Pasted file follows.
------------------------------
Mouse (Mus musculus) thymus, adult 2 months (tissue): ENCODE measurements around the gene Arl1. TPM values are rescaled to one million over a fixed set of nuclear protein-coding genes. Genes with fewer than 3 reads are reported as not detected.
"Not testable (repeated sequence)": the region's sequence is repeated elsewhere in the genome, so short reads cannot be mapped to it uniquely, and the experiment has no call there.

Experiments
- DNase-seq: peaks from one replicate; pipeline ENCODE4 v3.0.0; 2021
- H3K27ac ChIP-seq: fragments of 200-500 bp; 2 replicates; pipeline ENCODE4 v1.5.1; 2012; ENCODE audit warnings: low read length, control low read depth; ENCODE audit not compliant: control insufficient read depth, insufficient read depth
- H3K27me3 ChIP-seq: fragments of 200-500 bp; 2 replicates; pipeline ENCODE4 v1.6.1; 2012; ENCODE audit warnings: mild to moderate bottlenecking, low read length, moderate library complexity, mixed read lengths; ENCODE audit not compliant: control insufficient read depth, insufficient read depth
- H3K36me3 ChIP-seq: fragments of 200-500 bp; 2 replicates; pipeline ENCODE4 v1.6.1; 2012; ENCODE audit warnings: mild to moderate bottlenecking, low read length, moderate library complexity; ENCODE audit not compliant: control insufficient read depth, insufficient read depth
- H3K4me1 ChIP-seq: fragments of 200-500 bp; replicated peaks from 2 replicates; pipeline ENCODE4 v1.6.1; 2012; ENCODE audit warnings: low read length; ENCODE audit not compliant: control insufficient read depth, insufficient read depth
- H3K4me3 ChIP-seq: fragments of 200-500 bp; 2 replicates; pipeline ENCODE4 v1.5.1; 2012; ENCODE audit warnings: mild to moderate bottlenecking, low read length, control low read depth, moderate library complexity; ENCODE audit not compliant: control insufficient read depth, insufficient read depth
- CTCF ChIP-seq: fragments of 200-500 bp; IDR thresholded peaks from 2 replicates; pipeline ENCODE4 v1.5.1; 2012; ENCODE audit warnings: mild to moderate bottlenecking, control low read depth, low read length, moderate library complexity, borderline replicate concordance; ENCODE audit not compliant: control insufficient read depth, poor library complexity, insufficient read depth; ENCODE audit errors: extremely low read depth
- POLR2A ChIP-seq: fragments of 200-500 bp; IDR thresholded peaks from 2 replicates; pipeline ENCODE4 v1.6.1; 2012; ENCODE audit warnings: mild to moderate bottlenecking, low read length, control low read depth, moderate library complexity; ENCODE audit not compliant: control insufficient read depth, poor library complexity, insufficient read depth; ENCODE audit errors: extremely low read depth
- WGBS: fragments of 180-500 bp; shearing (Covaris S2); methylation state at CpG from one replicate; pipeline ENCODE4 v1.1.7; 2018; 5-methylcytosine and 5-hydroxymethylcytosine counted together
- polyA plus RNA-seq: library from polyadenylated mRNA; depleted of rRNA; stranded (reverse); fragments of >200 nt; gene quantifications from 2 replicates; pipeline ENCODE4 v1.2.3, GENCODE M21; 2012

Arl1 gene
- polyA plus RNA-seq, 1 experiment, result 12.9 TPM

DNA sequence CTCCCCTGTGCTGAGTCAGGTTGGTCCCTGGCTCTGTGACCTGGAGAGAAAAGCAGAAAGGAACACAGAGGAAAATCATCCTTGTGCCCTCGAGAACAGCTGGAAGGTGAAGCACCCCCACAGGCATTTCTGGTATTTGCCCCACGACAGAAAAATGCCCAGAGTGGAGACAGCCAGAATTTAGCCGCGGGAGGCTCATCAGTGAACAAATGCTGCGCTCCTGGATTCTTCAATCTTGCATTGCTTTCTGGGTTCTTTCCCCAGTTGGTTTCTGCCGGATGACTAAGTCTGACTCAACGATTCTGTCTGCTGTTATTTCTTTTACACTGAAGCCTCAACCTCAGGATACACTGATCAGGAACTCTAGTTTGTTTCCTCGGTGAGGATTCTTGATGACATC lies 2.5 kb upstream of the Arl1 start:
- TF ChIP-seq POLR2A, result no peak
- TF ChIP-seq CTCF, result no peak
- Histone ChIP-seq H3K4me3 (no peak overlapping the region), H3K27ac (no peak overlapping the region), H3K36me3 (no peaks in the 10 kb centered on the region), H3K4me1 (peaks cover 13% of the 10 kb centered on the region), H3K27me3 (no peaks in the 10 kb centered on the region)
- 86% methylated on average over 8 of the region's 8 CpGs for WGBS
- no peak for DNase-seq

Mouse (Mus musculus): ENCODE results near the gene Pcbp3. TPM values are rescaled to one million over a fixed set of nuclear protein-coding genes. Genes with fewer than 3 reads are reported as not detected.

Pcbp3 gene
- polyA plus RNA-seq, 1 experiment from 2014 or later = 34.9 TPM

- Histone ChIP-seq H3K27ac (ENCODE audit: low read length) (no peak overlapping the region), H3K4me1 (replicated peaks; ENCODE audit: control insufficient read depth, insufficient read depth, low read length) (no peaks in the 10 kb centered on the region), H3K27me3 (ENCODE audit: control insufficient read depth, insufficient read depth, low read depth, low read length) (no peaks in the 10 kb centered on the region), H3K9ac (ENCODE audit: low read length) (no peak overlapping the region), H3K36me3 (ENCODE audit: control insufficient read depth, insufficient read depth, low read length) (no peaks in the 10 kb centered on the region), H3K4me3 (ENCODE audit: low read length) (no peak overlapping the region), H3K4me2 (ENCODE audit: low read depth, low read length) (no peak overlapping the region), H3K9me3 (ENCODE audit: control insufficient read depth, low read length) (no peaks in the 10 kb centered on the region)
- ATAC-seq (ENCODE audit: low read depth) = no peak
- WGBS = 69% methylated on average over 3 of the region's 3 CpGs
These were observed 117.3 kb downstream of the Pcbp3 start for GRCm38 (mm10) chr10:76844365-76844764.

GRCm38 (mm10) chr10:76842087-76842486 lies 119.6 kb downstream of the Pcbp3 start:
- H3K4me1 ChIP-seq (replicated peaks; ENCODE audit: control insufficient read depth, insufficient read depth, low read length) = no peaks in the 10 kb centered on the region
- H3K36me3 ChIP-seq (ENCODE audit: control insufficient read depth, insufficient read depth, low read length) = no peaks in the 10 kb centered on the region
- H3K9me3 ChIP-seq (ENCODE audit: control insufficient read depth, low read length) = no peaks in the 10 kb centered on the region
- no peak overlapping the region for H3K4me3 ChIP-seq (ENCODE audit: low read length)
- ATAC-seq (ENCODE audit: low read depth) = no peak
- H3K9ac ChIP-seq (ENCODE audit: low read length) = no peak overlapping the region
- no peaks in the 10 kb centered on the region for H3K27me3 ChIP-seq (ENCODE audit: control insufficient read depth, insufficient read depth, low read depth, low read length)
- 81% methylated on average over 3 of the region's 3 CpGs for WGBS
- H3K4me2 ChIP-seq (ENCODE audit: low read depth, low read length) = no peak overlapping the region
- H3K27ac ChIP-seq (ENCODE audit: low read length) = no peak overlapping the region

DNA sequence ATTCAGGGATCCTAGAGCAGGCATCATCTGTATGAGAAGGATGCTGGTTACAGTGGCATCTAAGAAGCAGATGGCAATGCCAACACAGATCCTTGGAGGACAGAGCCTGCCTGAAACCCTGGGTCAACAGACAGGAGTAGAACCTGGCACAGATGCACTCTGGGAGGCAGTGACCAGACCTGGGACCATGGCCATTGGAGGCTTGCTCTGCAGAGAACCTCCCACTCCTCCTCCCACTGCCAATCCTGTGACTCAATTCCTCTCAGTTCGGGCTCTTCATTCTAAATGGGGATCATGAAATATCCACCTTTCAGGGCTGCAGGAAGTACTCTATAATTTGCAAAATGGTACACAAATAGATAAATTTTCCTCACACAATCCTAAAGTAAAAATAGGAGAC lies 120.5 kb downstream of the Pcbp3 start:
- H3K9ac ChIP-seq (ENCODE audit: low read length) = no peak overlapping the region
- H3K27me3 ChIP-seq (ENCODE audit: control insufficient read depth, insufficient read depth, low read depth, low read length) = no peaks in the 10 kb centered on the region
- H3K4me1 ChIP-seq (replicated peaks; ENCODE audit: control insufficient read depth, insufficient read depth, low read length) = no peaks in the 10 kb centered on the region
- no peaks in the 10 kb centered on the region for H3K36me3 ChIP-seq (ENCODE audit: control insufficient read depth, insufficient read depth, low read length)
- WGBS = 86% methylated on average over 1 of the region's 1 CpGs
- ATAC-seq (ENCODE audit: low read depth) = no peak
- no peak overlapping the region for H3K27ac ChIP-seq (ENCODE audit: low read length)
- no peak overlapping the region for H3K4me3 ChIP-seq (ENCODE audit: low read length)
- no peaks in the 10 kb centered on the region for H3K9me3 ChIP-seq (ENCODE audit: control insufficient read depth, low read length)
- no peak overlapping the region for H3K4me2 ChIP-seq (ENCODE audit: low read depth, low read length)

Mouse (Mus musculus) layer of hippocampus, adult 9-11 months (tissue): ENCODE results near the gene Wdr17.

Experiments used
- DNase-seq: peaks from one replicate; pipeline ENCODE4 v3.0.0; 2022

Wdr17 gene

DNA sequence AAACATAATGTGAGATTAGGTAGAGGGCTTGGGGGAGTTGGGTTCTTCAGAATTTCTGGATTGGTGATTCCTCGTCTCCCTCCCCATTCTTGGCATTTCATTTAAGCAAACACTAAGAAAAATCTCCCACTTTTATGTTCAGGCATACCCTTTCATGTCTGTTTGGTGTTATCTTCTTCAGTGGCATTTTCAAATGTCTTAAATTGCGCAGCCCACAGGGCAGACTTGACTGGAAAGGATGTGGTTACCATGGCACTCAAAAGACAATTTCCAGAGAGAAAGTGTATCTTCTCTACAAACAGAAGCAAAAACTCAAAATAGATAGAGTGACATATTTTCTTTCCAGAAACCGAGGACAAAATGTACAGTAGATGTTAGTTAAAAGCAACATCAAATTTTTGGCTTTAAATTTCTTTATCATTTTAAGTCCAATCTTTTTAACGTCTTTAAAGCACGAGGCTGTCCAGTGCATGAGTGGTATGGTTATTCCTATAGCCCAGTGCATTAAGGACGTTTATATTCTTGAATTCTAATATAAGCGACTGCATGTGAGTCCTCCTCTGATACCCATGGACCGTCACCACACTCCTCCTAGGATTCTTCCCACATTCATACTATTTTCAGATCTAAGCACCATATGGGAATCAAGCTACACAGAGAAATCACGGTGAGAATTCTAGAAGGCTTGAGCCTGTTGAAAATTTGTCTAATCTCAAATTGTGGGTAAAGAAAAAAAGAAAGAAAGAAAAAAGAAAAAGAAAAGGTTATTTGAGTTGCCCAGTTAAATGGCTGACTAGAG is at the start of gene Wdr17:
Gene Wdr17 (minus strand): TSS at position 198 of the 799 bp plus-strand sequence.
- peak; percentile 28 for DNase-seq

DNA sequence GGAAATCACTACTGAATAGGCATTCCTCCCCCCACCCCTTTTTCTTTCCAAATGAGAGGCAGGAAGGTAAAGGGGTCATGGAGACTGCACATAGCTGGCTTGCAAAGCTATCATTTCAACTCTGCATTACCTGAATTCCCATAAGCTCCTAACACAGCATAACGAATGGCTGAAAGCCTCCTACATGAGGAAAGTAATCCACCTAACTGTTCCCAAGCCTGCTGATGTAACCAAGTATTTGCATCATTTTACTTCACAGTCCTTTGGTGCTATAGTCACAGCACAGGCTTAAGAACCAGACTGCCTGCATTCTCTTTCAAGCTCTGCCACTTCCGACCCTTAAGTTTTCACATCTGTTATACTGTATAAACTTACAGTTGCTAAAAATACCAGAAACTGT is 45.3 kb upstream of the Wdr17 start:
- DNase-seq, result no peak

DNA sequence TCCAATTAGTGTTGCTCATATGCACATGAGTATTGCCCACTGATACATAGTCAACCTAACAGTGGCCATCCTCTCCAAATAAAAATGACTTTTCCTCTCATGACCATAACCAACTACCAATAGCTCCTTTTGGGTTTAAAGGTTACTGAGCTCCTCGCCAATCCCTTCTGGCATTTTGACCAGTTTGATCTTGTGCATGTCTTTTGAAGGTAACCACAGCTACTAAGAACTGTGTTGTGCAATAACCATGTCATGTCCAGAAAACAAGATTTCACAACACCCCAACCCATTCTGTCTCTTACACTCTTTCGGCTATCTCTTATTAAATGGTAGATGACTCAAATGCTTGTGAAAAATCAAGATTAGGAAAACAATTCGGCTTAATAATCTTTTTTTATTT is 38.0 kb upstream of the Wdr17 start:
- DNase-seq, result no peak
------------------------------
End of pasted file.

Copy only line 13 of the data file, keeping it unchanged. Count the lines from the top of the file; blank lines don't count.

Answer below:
- polyA plus RNA-seq: library from polyadenylated mRNA; depleted of rRNA; stranded (reverse); fragments of >200 nt; gene quantifications from 2 replicates; pipeline ENCODE4 v1.2.3, GENCODE M21; 2012